Whilst Now You See Me 2 falls short of being as brilliant as the first film, it certainly is a fun film to watch even if the plot is slightly convoluted especially in between the globetrotting disappearing acts that the main actors seem to do quite effortlessly. Now You See Me 2 is an enjoyable film, but nothing as magical or dazzling as the original. Lets hope the third film in this magical trilogy is more impressive.

Flipping the Coin

The Hunger Games: Mockingjay Part 2

hunger_games_mockingjay__part_two_ver20

Director: Francis Lawrence

Cast: Jennifer Lawrence, Josh Hutcherson, Liam Hemsworth, Woody Harrelson, Elizabeth Banks, Donald Sutherland, Jeffrey Wright, Julianne Moore, Sam Claflin, Paula Malcolmson, Philip Seymour Hoffman, Stanley Tucci, Natalie Dormer, Sarita Choudhury, Patina Miller, Mahershala Ali, Willow Shields, Michelle Forbes

Consistency of vision is always imperative when converting a trilogy of bestselling novels into films and certainly The Hunger Games trilogy based upon the allegorical novels by Suzanne Collins have maintained that consistency in terms of casting, production design and overall cinematic appeal.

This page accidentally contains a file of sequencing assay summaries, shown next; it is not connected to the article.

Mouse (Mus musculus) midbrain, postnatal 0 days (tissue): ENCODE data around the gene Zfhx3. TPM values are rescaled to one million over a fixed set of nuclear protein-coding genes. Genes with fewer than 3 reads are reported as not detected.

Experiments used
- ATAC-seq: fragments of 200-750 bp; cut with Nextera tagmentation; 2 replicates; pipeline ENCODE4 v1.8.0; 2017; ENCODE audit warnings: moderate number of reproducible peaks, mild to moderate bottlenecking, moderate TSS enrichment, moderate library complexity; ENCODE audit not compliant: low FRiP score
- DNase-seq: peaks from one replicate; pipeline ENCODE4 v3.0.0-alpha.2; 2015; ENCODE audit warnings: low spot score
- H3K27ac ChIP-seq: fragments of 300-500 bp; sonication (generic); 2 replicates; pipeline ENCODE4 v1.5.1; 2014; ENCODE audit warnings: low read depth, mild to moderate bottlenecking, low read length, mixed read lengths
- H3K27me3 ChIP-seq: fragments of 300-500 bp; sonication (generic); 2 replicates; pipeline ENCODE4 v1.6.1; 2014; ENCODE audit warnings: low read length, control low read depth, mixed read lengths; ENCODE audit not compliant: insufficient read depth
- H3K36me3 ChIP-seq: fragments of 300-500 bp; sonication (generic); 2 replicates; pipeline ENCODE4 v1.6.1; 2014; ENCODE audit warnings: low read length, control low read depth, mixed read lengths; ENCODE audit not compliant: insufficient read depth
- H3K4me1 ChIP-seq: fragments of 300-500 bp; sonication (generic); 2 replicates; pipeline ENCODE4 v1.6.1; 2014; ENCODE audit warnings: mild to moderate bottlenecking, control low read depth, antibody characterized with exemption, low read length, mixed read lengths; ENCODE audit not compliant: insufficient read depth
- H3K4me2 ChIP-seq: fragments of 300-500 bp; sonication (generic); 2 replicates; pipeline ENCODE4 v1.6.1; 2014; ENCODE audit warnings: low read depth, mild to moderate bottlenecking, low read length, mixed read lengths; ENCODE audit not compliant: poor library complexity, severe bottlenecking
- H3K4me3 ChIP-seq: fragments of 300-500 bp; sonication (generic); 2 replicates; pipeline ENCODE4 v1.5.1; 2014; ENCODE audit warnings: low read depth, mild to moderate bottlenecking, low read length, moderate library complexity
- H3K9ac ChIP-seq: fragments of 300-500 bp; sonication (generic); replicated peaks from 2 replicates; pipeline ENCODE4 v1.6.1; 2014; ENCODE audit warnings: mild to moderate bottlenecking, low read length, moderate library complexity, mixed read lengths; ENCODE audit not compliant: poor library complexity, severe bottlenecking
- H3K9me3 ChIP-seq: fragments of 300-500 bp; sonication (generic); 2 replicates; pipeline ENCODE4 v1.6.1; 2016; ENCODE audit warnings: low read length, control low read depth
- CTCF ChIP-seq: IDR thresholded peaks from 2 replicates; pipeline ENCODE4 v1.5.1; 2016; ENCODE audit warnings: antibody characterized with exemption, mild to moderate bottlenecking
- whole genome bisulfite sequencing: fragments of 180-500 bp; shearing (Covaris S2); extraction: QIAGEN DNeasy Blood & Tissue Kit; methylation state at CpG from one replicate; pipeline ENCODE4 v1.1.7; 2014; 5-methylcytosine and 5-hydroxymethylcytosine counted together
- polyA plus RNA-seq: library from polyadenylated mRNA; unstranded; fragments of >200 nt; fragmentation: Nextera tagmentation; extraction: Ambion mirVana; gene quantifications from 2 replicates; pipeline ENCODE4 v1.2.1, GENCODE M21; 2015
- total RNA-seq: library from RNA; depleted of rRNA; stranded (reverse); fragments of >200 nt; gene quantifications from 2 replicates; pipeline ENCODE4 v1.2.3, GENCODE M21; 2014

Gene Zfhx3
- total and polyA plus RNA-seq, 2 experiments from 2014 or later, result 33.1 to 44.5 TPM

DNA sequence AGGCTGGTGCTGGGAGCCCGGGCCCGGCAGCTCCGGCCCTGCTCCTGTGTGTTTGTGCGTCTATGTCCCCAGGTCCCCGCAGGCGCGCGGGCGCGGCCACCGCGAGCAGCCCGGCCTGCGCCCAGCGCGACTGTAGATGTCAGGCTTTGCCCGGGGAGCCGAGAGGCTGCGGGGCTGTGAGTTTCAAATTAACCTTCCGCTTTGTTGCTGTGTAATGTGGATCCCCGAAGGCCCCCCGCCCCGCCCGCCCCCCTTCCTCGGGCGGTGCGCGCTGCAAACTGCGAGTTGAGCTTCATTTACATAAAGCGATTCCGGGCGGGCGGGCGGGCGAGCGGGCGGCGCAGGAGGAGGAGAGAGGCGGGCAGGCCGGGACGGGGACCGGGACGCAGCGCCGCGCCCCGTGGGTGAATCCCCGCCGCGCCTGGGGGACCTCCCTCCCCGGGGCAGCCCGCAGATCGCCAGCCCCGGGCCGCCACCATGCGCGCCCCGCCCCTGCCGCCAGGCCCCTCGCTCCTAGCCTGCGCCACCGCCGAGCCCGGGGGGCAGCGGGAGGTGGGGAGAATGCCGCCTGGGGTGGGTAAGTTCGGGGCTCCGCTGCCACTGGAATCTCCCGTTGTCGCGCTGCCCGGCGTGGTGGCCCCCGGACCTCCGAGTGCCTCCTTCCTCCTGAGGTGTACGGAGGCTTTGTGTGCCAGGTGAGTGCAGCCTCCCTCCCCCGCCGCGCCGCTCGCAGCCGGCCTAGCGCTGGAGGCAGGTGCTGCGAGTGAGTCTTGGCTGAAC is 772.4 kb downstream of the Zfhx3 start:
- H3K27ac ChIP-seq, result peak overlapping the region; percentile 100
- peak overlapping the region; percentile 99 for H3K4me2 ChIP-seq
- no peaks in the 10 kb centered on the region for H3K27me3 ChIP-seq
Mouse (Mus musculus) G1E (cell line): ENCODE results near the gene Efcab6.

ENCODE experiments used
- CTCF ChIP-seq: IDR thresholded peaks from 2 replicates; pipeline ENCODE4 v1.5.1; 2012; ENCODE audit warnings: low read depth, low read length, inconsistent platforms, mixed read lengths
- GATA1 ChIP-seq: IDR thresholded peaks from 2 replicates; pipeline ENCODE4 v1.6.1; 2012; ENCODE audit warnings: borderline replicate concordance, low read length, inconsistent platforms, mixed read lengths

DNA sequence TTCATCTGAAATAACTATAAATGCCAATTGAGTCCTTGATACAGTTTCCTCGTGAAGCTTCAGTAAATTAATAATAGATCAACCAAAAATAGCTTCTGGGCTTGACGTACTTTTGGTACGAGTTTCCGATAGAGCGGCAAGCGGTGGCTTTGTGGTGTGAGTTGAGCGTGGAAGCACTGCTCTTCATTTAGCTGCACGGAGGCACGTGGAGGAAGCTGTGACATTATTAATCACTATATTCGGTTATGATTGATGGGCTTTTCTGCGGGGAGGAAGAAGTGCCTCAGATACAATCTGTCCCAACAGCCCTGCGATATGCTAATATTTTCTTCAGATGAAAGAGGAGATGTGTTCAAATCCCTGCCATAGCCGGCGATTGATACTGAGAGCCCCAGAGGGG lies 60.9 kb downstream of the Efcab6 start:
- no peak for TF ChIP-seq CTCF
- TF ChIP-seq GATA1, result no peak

hunger_games_mockingjay__part_two

Whether parent company Lionsgate’s decision to split the final installment of The Hunger Games, Mockingjay was a wise one remains debatable. Nevertheless director Francis Lawrence returns with the second part of The Hunger Games: Mockingjay picking up exactly where the first part finished.

Peeta Mellark has been returned to the rebels from the capitol, although slightly deranged and brainwashed. Our sturdy heroine Katniss Everdeen, beautifully played by Oscar winner Jennifer Lawrence (Silver Linings Playbook) is unsure of Peeta’s complete rehabilitation and loyalty.

hunger_games_mockingjay__part_two_ver17

In a brutal war, which takes Katniss and her team first to District 2 and then onto a treacherous mission of penetrating the devastated capitol, where images of the aging President Snow, still wonderfully played by Donald Sutherland, are flashed across random TV screens at interim moments during a savage battle between the rebels and peacekeepers. Urged on by the charismatic District 13 President Coin, played by Oscar winner (Still Alice) Julianne Moore, Katniss and her unit are implored to take the capitol and assassinate President Snow.